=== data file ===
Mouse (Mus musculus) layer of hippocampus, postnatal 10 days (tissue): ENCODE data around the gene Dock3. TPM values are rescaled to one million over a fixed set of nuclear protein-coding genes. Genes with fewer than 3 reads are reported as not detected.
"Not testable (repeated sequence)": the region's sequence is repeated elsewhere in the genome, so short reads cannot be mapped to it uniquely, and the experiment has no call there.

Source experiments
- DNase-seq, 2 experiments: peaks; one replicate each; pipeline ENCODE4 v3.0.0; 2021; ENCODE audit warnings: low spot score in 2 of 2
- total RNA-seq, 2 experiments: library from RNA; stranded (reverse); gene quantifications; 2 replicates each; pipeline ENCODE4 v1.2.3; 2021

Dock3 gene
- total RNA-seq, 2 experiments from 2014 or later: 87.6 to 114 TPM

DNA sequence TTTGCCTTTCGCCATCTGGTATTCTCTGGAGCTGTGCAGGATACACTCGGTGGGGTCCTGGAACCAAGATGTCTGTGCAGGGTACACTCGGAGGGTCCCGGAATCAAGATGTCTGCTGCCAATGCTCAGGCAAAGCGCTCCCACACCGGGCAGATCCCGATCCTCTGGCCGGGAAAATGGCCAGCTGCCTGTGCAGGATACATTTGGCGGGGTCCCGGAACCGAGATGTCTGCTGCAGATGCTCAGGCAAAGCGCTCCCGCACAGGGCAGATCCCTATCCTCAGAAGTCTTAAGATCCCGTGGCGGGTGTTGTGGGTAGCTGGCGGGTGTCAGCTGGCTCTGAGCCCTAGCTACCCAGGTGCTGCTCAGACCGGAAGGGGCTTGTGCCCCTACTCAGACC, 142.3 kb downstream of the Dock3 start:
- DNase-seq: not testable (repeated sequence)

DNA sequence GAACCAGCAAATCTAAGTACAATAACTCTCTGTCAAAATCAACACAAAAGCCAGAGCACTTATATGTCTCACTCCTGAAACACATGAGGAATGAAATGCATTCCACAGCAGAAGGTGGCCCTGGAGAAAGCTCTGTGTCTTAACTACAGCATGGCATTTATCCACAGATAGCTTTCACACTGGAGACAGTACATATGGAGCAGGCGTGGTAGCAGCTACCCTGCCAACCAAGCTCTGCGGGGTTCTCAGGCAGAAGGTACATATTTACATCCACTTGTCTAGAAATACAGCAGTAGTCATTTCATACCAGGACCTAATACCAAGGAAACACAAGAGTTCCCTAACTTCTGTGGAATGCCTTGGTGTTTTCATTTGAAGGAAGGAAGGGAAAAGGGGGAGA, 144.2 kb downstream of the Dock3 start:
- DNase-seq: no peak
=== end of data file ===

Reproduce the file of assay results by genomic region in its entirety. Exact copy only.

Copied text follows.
Mouse (Mus musculus) layer of hippocampus, postnatal 10 days (tissue): ENCODE data around the gene Dock3. TPM values are rescaled to one million over a fixed set of nuclear protein-coding genes. Genes with fewer than 3 reads are reported as not detected.
"Not testable (repeated sequence)": the region's sequence is repeated elsewhere in the genome, so short reads cannot be mapped to it uniquely, and the experiment has no call there.

Source experiments
- DNase-seq, 2 experiments: peaks; one replicate each; pipeline ENCODE4 v3.0.0; 2021; ENCODE audit warnings: low spot score in 2 of 2
- total RNA-seq, 2 experiments: library from RNA; stranded (reverse); gene quantifications; 2 replicates each; pipeline ENCODE4 v1.2.3; 2021

Dock3 gene
- total RNA-seq, 2 experiments from 2014 or later: 87.6 to 114 TPM

DNA sequence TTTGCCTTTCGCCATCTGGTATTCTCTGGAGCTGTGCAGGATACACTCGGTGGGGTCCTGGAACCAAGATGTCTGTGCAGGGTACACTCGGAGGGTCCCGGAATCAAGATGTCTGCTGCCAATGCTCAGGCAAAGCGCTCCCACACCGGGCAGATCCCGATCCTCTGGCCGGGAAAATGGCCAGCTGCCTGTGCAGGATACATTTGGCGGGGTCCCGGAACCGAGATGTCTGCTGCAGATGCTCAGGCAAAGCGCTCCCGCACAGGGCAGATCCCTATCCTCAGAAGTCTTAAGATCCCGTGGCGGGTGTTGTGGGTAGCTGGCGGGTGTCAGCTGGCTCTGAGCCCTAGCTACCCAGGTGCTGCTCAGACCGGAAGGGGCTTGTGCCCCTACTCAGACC, 142.3 kb downstream of the Dock3 start:
- DNase-seq: not testable (repeated sequence)

DNA sequence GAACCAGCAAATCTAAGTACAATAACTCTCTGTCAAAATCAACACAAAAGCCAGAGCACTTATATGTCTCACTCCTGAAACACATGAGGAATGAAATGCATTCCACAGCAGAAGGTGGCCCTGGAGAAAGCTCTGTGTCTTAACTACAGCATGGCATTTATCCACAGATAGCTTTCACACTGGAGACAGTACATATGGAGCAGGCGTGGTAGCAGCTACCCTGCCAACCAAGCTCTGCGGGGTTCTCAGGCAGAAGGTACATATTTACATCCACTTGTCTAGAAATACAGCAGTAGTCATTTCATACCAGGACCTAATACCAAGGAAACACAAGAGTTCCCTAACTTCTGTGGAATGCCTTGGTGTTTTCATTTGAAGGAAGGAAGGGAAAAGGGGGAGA, 144.2 kb downstream of the Dock3 start:
- DNase-seq: no peak